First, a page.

But it’s far from that simple, as symptoms of long COVID include everything from shortness of breath and pounding heart to dizziness, brain fog and depression. Even the CDC states:7
“People with post-COVID conditions may develop or continue to have symptoms that are hard to explain and manage. Clinical evaluations and results of routine blood tests, chest x-rays, and electrocardiograms may be normal.
The symptoms are similar to those reported by people with ME/CFS (myalgic encephalomyelitis/chronic fatigue syndrome) and other poorly understood chronic illnesses that may occur after other infections. People with these unexplained symptoms may be misunderstood by their healthcare providers, which can result in a long time for them to get a diagnosis and receive appropriate care or treatment.”
Can FND Explain Long COVID?
Shure cites several examples of individuals recovering from long COVID using “a biopsychosocial framework.” This includes Paul Garner, professor at the Liverpool School of Tropical Medicine, who says he recovered from severe long COVID symptoms using techniques from those in the ME/CFS community:8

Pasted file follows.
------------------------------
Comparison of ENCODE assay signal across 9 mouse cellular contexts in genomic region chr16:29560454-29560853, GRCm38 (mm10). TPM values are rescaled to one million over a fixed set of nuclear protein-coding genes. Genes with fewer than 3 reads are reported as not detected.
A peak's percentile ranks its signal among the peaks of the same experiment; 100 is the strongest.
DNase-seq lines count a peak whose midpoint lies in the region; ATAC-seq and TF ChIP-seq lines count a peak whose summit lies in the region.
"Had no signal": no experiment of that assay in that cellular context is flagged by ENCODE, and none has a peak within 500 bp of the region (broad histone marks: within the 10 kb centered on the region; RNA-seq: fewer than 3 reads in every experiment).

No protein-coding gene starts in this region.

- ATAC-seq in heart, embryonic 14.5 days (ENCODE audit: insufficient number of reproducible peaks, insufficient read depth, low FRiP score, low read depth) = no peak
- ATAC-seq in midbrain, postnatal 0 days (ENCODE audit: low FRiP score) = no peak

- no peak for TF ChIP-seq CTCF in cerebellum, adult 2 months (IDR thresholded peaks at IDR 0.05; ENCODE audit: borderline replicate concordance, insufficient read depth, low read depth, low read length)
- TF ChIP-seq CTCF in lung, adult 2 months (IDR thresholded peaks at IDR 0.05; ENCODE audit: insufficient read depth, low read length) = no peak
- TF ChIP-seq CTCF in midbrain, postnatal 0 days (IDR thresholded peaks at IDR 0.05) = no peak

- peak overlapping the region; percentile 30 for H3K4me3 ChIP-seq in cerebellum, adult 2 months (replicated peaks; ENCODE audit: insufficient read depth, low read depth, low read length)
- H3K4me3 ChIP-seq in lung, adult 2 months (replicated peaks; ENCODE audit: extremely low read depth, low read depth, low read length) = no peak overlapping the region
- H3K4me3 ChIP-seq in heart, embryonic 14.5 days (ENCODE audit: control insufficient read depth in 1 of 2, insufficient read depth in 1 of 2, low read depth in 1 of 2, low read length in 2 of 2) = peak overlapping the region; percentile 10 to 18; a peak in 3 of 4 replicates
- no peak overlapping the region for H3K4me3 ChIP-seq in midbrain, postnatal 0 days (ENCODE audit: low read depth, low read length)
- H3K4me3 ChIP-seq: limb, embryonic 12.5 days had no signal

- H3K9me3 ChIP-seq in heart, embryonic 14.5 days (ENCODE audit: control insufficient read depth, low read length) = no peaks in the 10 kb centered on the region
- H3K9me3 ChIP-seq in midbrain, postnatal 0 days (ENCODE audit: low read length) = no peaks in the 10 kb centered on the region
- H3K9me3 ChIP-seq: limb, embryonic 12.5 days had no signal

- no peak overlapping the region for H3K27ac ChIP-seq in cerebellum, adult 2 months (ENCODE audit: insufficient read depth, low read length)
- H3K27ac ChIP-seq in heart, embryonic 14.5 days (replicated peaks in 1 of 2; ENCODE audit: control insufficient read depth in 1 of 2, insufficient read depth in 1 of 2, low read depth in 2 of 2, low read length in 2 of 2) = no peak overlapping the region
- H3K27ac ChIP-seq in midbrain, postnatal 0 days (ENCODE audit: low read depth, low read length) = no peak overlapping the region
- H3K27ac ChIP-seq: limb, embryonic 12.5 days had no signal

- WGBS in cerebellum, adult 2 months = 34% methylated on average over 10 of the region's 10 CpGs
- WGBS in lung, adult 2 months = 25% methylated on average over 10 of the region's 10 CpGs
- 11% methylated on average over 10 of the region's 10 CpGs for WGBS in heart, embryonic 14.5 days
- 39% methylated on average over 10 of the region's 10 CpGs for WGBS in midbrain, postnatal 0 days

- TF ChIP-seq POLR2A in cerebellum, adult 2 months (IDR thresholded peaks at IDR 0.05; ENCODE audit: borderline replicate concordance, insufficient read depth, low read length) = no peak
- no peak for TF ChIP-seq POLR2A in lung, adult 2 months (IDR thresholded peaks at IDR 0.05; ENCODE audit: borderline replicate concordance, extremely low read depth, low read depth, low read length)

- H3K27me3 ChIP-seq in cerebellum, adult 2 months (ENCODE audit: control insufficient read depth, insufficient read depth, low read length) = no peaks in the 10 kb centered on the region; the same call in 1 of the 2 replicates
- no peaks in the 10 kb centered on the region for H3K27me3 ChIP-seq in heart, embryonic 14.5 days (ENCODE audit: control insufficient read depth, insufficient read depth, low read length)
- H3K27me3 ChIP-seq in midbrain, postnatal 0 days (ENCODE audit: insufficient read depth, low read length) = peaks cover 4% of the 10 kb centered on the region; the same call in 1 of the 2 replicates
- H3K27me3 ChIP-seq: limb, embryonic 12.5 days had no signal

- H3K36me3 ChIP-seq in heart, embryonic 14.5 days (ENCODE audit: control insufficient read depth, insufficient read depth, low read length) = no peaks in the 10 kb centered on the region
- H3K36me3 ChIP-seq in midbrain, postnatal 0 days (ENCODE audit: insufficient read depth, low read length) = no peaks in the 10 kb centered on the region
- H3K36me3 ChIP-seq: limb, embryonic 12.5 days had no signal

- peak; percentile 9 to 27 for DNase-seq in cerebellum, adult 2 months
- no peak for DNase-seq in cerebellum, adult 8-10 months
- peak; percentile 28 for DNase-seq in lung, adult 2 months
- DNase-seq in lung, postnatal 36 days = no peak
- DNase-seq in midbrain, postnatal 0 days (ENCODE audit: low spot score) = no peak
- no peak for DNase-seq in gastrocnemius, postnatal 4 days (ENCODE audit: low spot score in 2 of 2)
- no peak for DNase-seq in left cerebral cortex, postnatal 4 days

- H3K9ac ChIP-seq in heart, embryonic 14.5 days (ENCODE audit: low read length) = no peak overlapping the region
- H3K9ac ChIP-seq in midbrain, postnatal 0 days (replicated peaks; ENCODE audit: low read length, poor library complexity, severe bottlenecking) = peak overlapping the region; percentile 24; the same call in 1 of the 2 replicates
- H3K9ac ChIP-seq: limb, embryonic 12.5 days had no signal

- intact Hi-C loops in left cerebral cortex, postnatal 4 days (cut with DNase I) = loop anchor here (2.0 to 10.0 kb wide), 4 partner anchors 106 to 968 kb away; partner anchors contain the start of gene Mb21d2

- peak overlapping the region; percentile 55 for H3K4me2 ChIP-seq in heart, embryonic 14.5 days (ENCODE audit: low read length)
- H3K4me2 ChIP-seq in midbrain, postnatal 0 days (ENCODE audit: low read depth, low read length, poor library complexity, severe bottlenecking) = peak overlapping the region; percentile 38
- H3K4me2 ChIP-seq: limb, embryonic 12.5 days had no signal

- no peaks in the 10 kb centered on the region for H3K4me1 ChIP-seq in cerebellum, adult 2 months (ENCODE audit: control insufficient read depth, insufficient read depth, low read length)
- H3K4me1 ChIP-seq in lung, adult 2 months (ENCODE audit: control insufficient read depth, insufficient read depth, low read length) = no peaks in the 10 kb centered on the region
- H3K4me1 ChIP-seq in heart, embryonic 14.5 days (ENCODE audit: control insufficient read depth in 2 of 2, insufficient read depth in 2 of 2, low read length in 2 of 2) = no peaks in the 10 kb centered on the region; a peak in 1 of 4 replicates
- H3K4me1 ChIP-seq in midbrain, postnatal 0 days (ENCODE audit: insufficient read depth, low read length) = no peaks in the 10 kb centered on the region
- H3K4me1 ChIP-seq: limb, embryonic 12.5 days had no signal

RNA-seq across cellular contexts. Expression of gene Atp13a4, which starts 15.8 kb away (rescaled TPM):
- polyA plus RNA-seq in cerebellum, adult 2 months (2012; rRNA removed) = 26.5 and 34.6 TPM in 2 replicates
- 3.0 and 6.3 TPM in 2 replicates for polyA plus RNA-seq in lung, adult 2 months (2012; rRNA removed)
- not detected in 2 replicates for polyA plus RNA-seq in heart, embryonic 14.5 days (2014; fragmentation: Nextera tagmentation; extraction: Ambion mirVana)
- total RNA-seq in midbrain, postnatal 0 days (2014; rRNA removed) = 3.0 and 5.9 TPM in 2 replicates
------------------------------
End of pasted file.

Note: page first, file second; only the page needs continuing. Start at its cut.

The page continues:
“I learnt that our primitive and unconscious defense mechanisms against injury and infection in the brain and other parts of the body sometimes get disturbed, giving false fatigue alarms. A vicious cycle is set up, of dysfunctional autonomic responses being stimulated by our subconscious. These neural tracks become established like tire tracks in mud.
I learnt that I could change the symptoms I was experiencing with my brain, by retraining the bodily reactions with my conscious thoughts, feelings, and behavior. Over the following weeks, with support, I learnt how to do this. I suddenly believed I would recover completely.